By Ido Vock
Not only is the capital of Georgia one of the crossroads between Europe and Asia, but it offers a very low cost of living by European standards.
Georgia, nestled in the Caucasus mountains between Russia and Turkey, is strongly pro-western and has made strides towards democratisation since independence from the Soviet Union in 1991 as it pursues its ambition for EU membership.
Tbilisi is the political heart of Georgia and the site of its institutions of government. In recent months, thousands of protesters have taken to the streets to protest against a Russian MP being allowed to address the country’s parliament. Two breakaway Georgian territories, Abkhazia and South Ossetia, have Russian military support.
Tbilisi is where deals are done. The World Bank ranks the country as the sixth-easiest in the world in which to do business, based on measures such as the time it takes to start a company, putting it above Norway and the US. Though still poor, Georgia has experienced some of the most consistently robust growth in the former Soviet Union, averaging about 4.5 per cent a year over the past decade.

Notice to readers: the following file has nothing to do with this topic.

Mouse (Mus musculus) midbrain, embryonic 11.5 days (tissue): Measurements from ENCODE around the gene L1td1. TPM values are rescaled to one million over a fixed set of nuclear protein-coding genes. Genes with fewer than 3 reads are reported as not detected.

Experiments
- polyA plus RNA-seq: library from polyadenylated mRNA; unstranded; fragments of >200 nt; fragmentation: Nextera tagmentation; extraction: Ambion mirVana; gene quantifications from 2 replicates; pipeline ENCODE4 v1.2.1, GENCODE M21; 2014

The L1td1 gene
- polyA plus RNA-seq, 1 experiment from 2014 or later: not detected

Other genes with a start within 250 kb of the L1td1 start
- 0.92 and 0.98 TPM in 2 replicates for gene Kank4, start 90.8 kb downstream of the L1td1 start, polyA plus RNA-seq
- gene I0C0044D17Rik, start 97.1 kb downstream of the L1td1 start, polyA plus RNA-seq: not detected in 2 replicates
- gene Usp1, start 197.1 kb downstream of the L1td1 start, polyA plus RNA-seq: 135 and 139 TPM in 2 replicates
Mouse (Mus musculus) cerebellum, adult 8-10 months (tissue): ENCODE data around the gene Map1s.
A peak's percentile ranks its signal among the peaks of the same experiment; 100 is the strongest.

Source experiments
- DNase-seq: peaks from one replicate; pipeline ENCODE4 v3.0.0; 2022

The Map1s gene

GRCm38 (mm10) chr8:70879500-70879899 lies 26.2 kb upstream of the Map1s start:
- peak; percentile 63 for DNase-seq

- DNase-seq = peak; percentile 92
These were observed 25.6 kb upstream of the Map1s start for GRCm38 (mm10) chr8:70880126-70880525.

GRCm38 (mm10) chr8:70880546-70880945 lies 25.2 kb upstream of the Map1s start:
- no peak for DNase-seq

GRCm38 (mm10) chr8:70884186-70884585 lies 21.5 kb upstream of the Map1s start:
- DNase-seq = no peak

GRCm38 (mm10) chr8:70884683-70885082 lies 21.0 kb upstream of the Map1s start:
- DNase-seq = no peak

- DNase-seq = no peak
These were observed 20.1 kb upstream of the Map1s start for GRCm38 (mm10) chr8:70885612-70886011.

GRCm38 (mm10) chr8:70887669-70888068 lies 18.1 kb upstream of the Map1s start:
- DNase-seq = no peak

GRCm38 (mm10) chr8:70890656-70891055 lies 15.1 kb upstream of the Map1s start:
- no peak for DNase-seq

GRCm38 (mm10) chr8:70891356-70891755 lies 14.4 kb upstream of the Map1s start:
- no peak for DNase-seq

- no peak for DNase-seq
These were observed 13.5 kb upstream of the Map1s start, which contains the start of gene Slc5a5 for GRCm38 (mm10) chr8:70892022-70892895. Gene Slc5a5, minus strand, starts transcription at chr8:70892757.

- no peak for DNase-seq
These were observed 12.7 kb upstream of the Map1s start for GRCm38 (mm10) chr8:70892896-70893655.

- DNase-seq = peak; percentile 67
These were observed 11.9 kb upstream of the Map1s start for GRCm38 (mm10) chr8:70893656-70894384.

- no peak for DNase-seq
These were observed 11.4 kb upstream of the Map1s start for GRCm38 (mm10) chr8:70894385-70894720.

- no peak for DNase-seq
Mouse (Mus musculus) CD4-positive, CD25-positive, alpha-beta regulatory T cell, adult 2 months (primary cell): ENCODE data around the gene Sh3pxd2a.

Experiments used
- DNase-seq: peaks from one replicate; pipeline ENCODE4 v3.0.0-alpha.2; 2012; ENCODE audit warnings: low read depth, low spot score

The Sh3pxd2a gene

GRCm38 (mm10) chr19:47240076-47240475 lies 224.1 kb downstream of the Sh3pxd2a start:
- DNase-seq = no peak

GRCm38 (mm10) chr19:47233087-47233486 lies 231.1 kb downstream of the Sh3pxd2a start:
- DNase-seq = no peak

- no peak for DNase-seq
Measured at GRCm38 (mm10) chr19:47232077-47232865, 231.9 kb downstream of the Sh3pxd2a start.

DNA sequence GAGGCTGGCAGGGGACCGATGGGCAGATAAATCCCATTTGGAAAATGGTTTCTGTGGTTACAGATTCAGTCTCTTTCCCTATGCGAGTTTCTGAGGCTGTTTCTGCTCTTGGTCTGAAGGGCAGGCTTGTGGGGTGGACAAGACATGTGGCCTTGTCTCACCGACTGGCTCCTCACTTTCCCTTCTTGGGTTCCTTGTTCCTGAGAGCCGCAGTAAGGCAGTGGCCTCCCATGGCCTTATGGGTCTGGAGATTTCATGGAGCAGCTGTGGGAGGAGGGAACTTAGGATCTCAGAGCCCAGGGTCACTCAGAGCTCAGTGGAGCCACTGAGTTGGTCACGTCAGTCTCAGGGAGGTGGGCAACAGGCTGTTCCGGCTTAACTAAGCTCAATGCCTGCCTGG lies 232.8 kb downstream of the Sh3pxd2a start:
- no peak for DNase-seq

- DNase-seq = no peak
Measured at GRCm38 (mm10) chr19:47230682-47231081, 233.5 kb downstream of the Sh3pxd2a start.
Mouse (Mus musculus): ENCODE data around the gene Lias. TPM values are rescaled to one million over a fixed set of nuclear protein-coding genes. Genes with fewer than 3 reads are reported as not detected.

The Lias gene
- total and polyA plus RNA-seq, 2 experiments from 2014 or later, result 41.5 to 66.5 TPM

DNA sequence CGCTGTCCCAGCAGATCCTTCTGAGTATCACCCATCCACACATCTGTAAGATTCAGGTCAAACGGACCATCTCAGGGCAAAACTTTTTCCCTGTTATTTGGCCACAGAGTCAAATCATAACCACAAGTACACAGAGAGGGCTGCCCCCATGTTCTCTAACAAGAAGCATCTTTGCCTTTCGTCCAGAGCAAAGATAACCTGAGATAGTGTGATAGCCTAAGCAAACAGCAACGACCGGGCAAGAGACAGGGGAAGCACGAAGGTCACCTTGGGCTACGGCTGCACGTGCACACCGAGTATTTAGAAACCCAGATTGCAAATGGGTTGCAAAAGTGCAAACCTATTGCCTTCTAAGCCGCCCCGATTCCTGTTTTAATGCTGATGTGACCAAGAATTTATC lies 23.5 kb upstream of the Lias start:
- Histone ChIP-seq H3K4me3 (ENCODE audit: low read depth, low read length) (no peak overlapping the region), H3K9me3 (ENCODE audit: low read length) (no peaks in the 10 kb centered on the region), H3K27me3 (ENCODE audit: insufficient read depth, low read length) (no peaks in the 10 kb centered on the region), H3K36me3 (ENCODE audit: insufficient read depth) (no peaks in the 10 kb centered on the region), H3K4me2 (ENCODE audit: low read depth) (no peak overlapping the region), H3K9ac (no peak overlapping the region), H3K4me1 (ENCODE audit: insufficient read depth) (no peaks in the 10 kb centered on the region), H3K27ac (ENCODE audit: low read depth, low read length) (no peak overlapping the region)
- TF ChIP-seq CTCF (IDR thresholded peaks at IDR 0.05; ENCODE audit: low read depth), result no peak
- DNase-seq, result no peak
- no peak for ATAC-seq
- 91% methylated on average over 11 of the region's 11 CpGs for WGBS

The capital hosts the headquarters of the country’s largest companies, such as Georgian Airways and Liberty Bank. Several international schools, including the Georgian-American School in the western neighbourhood of Vake, cater for Tbilisi’s growing expat community, which ranges from diplomats to digital nomads.
Low cost of living
Tbilisi is one of the world’s least expensive cities for expatriates, coming 202nd out of 209 cities in consultancy Mercer’s latest annual cost-of-living survey. According to Numbeo, a consumer prices database, rents are about 80 per cent lower than in London, averaging £500 a month for a three-bedroom flat in the city centre.
Though Georgia is notable as the birthplace of Soviet leader Joseph Stalin and his secret-police chief Lavrenti Beria, for millennia Tbilisi was closer to European and Middle Eastern empires than Russia. Tbilisi was quarrelled over by the Romans, Turks and Persians before coming under Russian control.
Modern Tbilisi combines all of these influences, as seen in the Soviet modernism of the Bank of Georgia headquarters, which contrasts with the 1,500-year-old Zoroastrian ruins at the Atashgah of Tbilisi temple.
Though well known for khatchapuri, an artery-clogging mass of cheese-stuffed bread, Georgian cuisine is diverse, incorporating Persian, Middle Eastern and Caucasian influences. Pomegranate, walnuts and aubergines feature prominently in the stews, dumplings and soups that gave Georgian food one of the best reputations in the Soviet Union.
Restaurants such as the cosy Shavi Lomi and high-end Barbarestan put modern twists on classics such as iced asparagus soup with lemon sorbet.
Photographs: Getty Images/iStockphoto; AP Photo/Zurab Tsertsvadze; Vincent Mundy/Bloomberg